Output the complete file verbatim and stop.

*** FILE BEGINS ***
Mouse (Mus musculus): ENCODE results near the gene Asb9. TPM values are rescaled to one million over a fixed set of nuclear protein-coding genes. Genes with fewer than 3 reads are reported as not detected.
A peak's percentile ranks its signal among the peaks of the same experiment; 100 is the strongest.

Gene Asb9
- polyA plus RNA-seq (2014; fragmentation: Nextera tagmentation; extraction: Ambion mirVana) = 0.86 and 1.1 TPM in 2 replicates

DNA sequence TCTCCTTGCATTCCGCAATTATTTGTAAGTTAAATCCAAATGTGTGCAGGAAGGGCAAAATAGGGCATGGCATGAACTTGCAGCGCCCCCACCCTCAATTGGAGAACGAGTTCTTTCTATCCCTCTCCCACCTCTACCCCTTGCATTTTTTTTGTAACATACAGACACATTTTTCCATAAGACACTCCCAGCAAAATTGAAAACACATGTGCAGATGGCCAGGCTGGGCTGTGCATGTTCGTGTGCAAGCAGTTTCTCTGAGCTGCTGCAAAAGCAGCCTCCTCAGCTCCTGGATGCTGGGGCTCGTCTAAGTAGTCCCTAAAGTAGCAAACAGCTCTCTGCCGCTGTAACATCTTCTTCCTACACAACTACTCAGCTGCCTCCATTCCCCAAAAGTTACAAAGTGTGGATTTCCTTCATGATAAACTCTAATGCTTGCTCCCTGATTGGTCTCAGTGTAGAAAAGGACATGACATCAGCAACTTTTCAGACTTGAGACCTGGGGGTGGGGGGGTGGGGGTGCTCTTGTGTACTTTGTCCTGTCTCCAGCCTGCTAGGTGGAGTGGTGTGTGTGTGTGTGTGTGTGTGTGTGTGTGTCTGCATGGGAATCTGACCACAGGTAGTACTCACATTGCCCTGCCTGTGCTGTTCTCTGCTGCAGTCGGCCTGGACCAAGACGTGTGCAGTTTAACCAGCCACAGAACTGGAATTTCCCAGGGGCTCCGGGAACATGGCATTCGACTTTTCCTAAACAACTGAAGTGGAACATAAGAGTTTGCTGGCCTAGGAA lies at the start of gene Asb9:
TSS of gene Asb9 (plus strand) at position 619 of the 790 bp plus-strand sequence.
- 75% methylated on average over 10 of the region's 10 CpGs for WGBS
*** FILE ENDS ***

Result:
Mouse (Mus musculus): ENCODE results near the gene Asb9. TPM values are rescaled to one million over a fixed set of nuclear protein-coding genes. Genes with fewer than 3 reads are reported as not detected.
A peak's percentile ranks its signal among the peaks of the same experiment; 100 is the strongest.

Gene Asb9
- polyA plus RNA-seq (2014; fragmentation: Nextera tagmentation; extraction: Ambion mirVana) = 0.86 and 1.1 TPM in 2 replicates

DNA sequence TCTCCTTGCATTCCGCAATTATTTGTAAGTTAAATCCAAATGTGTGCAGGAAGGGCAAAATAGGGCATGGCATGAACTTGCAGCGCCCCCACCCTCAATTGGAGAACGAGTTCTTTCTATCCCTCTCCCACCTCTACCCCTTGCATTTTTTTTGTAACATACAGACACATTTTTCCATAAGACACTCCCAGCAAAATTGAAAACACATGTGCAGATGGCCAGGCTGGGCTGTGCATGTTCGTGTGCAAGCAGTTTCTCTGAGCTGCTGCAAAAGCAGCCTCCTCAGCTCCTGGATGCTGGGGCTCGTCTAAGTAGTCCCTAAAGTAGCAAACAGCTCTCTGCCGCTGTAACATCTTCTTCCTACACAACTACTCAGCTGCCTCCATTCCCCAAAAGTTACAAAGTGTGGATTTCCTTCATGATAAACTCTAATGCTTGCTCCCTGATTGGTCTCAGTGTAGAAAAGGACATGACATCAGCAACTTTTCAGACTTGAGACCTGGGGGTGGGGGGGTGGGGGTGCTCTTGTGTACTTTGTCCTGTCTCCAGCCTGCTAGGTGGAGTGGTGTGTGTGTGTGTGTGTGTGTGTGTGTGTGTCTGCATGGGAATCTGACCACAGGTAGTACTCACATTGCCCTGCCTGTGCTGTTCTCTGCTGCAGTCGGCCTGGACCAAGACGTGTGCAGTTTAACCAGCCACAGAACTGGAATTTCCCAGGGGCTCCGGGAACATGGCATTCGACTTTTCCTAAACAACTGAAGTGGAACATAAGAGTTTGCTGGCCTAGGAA lies at the start of gene Asb9:
TSS of gene Asb9 (plus strand) at position 619 of the 790 bp plus-strand sequence.
- 75% methylated on average over 10 of the region's 10 CpGs for WGBS